Our inaugural Urban Wild Writer in Residence reports from the four mounds of the future Freshkills Park.
We seek a writer to explore and interpret the contemporary urban landscape where highways meet gas wells, herons, and kayakers.
The Harbor Ring would interconnect the waterfronts of Brooklyn, Staten Island, Bayonne, Jersey City, Hoboken, and Manhattan — and the Verrazano Narrows Bridge could be the missing link. Paul Gertner, chair of Transportation Alternatives' Harbor Ring Committee tells SLO about the longstanding effort to complete the Ring and unite the harbor region.
After Superstorm Sandy, a historic housing style is on the brink of extinction on Staten Island's East Shore. A. F. Brady explores what stands to be lost, and gained, in government efforts to rebuild the area after the storm.
Can civic hackers fix the sprawling borough's bus system? Kennett Werner reports on the first-ever Staten Island Bus Hackathon.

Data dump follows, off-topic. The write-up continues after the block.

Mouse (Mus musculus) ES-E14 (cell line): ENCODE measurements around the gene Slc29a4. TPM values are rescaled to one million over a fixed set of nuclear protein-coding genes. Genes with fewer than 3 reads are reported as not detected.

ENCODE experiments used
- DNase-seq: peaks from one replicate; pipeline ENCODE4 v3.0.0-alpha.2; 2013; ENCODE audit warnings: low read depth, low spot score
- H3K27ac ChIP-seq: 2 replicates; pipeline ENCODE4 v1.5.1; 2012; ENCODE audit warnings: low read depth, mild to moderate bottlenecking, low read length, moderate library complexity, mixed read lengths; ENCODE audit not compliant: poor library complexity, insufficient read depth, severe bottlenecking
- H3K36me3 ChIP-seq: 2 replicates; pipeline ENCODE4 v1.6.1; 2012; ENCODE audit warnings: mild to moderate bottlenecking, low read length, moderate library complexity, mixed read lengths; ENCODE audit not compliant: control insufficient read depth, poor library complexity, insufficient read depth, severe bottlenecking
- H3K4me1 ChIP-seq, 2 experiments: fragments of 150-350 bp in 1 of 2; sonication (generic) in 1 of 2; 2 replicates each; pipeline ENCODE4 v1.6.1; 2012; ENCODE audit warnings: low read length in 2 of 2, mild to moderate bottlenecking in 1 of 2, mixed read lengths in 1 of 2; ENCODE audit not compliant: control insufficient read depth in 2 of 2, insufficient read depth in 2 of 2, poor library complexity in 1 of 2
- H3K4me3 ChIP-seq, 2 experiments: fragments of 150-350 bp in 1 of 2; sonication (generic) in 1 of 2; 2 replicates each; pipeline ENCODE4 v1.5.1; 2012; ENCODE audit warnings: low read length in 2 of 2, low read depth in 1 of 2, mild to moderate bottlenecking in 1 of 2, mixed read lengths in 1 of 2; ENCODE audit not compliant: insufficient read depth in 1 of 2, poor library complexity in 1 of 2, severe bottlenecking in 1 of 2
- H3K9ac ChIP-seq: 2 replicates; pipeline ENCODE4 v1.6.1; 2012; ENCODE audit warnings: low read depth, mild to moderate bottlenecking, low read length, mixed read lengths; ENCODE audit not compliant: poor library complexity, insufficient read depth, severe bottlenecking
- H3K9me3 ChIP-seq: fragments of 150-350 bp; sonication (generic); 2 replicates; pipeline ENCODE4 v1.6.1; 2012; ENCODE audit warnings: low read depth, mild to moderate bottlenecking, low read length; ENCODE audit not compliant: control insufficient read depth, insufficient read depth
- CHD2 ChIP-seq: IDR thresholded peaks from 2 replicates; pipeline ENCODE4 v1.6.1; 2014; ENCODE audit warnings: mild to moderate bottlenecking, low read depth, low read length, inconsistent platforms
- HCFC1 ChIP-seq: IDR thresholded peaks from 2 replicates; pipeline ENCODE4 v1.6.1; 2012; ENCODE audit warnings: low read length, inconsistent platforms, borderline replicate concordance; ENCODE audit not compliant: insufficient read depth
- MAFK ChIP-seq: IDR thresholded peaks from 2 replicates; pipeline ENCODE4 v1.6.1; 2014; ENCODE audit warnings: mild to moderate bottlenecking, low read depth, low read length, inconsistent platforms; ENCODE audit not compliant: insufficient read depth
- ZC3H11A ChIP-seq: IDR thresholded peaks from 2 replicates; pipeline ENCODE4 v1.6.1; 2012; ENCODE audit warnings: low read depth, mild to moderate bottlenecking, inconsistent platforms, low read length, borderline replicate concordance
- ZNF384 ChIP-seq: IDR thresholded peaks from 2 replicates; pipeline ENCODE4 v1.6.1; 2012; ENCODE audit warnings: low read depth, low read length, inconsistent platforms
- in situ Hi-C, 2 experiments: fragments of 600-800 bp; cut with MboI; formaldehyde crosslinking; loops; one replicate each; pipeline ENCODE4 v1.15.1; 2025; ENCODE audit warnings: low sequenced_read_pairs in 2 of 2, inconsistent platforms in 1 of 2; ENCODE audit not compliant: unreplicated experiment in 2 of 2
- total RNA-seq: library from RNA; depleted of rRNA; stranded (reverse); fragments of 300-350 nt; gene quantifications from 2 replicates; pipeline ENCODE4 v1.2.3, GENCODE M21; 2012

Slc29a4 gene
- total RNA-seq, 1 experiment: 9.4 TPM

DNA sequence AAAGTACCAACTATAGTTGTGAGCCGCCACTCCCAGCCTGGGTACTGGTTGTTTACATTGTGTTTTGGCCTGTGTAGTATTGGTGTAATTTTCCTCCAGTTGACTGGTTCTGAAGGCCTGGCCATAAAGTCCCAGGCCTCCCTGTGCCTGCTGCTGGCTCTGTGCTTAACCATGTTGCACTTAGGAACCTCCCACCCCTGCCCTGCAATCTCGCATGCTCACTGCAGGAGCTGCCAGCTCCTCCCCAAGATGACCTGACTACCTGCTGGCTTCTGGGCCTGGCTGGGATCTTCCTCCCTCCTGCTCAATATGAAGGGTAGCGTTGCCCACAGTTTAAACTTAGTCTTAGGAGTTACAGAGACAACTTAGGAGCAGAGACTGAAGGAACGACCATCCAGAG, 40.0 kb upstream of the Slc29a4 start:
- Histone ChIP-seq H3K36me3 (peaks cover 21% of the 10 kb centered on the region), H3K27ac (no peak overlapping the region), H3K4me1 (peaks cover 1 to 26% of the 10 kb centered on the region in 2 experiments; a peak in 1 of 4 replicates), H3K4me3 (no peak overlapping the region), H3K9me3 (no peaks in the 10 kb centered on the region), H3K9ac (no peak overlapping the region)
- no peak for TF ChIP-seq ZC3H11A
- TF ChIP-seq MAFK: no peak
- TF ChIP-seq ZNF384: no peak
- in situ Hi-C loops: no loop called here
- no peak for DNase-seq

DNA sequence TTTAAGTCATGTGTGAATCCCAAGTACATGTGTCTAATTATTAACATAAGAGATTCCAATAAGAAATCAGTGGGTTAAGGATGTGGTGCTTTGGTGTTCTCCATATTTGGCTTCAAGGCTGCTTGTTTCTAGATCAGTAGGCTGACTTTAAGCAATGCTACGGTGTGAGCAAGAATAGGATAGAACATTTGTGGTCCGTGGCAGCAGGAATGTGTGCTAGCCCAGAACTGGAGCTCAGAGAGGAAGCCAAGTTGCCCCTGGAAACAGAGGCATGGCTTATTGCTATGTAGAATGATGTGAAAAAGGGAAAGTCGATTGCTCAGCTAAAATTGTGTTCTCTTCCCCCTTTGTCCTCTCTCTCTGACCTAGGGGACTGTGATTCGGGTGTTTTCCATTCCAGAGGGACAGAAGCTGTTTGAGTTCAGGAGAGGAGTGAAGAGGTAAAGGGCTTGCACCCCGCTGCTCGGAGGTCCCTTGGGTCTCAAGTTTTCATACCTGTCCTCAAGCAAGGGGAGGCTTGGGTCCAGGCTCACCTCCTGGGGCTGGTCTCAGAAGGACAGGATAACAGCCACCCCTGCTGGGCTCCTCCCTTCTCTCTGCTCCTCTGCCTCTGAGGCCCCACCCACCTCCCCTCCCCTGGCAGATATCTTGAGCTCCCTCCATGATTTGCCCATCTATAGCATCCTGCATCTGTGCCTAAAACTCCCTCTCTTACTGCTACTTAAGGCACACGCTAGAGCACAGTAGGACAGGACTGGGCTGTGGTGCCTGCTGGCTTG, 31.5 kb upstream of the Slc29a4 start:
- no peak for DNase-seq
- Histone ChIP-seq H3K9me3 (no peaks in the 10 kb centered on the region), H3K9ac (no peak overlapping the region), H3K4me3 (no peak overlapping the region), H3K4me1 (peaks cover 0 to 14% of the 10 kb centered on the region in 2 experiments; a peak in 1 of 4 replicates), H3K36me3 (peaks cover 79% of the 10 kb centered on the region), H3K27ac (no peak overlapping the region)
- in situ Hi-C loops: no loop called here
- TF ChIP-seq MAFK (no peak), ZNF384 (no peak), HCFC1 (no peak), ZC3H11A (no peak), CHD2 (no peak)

As a pit deepens in Chile, a pile rises in New York City. Dan Adams and Marie Law Adams chart the story of New York's relationship with one mineral — from explosions on a faraway salt flat, across oceans, and to its landing in a dynamic mountain on Staten Island's North Shore.
In the first segment of a five-borough series, Ben Pardee profiles three Staten Island properties awaiting resolution after years of limbo on whether or not they'd be designated New York City historic landmarks.
Yael Friedman delves into the history of the City's former poor farm, plans underway to turn it into a luxury 55+ community, and the questions each raise for how best to adapt our existing models of housing to an increasingly aged population.
Five writers tag along as scientists assess bat, insect, dragonfly, moss, and other plant populations during a 24-hour biological survey of Staten Island's Freshkills Park.
DB Lampman of the Staten Island MakerSpace lays out its role in fostering creative ventures in the borough as significant real estate development reshapes the North Shore.
Elizabeth Rush traces the implementation of New York State-led property buyouts in three Staten Island neighborhoods and weighs the benefits and costs of this potentially important model for addressing the vulnerability of coastal communities.
In the third article in our Typecast series, Brad Fox travels to Staten Island's Todt Hill Houses and reminds us that amid debates on how design and policy can produce environments of opportunity, people are what ultimately make a place.